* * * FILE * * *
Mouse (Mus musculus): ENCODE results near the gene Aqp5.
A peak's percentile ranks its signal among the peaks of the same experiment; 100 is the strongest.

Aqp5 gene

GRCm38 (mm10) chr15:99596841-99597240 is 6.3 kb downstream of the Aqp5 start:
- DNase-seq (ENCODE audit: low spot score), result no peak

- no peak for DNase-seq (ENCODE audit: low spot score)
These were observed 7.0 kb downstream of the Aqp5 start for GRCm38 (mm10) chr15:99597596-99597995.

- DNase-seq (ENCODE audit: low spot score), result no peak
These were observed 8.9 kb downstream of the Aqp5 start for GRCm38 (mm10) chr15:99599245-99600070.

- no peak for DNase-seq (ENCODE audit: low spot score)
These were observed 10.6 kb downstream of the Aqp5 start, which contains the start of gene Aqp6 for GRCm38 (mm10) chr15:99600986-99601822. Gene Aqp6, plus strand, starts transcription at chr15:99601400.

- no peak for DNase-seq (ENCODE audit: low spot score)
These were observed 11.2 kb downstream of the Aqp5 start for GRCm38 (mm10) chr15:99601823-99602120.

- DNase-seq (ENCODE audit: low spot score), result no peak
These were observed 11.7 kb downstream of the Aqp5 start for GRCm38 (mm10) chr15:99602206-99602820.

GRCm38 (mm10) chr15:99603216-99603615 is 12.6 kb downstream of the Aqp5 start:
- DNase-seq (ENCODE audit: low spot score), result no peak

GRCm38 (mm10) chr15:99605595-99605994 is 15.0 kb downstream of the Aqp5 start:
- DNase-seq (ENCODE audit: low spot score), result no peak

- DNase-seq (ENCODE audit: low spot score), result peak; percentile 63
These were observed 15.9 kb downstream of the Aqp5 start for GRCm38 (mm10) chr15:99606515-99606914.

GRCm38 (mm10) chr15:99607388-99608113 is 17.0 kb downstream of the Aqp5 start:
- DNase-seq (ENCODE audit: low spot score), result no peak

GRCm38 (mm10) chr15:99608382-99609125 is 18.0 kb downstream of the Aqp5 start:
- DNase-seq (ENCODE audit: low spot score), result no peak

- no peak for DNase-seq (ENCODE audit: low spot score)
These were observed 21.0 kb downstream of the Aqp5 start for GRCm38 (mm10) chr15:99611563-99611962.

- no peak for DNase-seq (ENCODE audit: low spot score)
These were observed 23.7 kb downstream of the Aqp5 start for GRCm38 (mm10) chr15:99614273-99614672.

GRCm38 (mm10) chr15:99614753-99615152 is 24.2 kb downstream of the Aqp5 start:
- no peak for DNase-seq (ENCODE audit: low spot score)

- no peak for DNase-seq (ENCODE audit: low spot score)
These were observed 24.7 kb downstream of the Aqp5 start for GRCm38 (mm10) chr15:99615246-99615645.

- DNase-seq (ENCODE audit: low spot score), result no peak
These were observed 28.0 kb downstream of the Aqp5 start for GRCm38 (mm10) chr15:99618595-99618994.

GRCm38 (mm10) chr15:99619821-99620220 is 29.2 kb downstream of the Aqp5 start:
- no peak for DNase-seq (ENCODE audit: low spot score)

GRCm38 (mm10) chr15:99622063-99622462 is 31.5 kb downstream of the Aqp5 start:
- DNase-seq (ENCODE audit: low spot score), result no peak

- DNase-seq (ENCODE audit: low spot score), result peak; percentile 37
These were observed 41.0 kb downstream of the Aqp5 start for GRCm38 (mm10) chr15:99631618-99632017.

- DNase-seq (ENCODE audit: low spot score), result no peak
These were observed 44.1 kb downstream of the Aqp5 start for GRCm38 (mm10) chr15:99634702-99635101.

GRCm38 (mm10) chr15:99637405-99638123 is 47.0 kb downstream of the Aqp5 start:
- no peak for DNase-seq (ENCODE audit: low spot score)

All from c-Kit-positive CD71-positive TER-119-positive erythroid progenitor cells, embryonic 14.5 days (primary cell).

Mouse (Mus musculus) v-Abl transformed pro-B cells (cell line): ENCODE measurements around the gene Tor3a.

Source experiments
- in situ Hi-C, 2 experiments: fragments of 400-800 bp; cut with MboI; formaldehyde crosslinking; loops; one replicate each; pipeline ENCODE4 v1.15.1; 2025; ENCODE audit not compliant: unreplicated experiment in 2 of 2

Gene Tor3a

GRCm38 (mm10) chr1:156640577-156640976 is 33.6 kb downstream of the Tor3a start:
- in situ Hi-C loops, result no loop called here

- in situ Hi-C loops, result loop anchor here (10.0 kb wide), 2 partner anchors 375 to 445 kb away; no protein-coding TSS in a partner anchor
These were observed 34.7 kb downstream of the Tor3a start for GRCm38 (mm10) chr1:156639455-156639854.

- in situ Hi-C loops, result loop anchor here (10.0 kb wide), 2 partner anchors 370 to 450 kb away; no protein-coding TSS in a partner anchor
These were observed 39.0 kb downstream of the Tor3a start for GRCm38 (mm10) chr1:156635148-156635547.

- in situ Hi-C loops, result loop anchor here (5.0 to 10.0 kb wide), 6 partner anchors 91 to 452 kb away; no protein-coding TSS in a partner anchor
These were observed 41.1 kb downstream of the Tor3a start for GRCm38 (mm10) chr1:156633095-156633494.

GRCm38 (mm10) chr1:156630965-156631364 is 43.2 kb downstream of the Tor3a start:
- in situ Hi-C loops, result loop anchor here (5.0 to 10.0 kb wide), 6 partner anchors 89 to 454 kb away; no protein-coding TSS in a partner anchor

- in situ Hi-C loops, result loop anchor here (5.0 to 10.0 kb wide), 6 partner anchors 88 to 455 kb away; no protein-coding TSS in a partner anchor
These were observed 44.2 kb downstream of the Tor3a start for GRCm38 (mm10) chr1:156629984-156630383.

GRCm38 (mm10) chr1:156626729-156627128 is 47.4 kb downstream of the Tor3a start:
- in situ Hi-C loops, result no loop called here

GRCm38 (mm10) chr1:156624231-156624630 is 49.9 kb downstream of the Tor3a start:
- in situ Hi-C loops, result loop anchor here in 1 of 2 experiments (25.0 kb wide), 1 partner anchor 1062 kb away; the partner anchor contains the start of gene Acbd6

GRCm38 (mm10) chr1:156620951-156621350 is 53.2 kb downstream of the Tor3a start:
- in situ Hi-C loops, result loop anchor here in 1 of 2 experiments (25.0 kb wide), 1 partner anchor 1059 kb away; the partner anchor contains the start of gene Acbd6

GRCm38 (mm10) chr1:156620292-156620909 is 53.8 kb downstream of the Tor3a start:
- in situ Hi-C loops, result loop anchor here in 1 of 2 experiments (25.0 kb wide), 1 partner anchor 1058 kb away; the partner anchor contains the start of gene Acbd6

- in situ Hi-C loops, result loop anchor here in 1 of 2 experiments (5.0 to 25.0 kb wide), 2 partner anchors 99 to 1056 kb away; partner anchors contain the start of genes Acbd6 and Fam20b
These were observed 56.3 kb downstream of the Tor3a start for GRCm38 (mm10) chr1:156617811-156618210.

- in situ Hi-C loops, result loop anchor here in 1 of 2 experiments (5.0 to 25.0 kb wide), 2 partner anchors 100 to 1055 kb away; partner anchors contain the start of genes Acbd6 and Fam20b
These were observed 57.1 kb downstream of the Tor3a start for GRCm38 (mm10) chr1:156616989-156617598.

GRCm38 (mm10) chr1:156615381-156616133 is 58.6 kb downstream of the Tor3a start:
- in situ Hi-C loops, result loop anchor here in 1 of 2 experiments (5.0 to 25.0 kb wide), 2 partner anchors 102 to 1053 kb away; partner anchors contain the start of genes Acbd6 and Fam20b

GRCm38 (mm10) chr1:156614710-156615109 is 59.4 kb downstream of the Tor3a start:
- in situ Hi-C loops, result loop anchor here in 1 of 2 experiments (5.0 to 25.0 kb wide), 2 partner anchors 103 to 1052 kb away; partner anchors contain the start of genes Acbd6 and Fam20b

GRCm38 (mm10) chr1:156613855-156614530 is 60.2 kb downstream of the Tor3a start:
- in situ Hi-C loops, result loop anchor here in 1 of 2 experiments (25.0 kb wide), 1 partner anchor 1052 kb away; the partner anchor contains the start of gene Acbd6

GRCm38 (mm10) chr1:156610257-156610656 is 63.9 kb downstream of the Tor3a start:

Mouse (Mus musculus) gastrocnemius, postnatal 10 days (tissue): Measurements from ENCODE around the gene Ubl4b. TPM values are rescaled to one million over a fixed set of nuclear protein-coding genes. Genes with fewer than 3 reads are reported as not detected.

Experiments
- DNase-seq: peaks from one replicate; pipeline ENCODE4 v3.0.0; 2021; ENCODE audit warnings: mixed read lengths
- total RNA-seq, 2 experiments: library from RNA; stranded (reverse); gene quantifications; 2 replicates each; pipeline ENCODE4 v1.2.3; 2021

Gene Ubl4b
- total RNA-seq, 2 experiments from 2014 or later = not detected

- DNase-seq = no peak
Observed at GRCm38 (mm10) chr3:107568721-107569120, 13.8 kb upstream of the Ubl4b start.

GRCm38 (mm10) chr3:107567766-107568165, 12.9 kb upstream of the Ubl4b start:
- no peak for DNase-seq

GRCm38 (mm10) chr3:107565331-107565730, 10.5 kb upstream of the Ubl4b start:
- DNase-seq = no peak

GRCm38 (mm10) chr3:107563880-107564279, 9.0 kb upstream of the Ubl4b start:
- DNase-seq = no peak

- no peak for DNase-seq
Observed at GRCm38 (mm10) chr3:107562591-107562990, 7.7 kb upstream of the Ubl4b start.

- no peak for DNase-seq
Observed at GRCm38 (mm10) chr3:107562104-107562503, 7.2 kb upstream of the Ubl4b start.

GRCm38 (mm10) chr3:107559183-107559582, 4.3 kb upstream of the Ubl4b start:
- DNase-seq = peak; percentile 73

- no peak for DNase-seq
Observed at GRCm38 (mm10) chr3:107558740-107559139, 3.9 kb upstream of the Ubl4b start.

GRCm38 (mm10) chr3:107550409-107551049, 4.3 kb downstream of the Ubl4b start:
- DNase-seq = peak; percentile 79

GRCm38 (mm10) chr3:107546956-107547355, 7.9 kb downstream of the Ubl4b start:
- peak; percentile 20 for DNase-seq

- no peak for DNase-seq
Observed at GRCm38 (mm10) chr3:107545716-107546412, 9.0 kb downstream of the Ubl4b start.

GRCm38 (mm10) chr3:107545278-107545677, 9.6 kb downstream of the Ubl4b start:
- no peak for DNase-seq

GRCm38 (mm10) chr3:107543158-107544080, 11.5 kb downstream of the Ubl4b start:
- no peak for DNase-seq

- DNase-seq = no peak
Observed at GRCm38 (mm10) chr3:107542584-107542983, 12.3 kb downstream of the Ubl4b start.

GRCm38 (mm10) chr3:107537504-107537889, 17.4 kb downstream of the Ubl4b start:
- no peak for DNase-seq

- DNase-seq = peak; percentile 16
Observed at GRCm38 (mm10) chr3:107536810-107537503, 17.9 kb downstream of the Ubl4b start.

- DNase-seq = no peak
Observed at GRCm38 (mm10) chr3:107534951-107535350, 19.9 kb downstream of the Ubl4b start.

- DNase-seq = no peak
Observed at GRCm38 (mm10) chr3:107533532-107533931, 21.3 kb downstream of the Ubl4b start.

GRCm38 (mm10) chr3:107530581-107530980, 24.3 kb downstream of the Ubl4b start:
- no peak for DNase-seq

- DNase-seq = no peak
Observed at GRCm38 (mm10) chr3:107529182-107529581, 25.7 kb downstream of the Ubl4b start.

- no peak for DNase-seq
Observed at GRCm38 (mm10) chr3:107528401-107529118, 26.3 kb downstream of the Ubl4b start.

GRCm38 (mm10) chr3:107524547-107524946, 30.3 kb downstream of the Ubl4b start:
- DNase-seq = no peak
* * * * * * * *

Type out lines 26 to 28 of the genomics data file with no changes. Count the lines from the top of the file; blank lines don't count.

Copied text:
- no peak for DNase-seq (ENCODE audit: low spot score)
These were observed 21.0 kb downstream of the Aqp5 start for GRCm38 (mm10) chr15:99611563-99611962.

- no peak for DNase-seq (ENCODE audit: low spot score)